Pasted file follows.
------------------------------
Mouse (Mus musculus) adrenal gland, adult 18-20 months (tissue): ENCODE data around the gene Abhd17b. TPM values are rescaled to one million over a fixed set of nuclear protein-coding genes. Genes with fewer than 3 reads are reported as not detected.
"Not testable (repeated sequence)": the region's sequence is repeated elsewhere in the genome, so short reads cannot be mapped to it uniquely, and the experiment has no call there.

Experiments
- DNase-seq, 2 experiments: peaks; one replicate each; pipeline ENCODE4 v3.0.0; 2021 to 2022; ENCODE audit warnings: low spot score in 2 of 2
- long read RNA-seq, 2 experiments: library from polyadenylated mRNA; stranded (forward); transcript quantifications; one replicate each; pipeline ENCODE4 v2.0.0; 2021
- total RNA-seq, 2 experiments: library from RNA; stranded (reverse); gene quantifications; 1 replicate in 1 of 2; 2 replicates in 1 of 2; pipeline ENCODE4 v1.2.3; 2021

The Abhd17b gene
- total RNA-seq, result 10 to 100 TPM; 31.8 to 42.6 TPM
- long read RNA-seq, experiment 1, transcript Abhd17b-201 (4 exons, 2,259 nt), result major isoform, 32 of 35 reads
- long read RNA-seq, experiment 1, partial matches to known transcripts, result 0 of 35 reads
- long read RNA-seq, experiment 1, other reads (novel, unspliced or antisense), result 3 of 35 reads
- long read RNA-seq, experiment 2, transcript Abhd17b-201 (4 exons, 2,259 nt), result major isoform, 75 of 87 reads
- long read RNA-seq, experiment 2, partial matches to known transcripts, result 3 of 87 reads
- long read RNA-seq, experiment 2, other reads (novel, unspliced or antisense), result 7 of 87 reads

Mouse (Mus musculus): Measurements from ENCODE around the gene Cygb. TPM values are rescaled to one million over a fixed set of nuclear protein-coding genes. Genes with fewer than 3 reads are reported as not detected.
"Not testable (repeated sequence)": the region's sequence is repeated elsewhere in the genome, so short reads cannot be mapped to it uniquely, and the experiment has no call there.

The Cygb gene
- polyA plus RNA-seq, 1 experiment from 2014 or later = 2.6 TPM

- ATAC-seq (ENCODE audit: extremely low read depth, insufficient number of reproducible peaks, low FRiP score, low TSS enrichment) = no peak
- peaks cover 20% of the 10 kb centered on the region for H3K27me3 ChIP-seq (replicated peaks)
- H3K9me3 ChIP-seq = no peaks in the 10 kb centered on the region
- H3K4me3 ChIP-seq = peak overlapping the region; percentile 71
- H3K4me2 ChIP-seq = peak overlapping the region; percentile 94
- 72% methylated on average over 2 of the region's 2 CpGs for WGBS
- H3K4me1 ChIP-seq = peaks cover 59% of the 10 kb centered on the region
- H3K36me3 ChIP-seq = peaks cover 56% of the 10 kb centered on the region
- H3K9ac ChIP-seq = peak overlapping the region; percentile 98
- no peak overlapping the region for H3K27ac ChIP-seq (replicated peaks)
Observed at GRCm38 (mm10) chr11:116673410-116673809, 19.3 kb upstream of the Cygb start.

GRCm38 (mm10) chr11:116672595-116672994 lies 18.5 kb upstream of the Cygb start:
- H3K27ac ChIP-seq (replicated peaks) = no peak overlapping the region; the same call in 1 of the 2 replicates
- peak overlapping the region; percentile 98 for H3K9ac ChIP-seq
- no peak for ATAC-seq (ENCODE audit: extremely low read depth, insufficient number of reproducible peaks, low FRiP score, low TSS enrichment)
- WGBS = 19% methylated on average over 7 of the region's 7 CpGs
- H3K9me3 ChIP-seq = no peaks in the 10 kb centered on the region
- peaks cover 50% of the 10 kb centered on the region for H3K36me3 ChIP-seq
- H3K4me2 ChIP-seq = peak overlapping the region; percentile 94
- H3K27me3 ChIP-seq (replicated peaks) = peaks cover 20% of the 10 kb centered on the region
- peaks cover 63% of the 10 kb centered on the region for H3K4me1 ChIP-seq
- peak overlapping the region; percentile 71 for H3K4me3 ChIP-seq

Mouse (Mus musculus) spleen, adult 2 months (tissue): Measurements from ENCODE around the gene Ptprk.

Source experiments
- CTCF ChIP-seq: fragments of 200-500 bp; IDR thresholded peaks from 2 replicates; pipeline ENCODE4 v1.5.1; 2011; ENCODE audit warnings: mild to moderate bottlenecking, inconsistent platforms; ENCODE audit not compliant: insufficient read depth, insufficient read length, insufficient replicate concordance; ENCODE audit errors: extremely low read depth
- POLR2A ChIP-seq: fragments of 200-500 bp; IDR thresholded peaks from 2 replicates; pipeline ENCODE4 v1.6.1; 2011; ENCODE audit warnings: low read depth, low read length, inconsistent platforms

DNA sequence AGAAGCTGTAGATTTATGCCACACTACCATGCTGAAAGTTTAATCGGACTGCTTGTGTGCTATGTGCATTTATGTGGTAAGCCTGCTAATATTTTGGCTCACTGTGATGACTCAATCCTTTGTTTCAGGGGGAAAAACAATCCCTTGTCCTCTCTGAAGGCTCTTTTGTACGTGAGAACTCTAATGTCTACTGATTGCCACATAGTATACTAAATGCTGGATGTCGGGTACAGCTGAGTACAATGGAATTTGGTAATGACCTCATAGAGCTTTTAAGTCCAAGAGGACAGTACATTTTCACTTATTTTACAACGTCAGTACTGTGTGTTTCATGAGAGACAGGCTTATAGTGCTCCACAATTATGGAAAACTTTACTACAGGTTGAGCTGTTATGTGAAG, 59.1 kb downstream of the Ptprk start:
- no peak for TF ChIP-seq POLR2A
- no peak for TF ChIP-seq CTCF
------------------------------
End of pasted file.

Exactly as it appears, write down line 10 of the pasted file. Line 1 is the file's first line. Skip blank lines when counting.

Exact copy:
- long read RNA-seq, experiment 1, partial matches to known transcripts, result 0 of 35 reads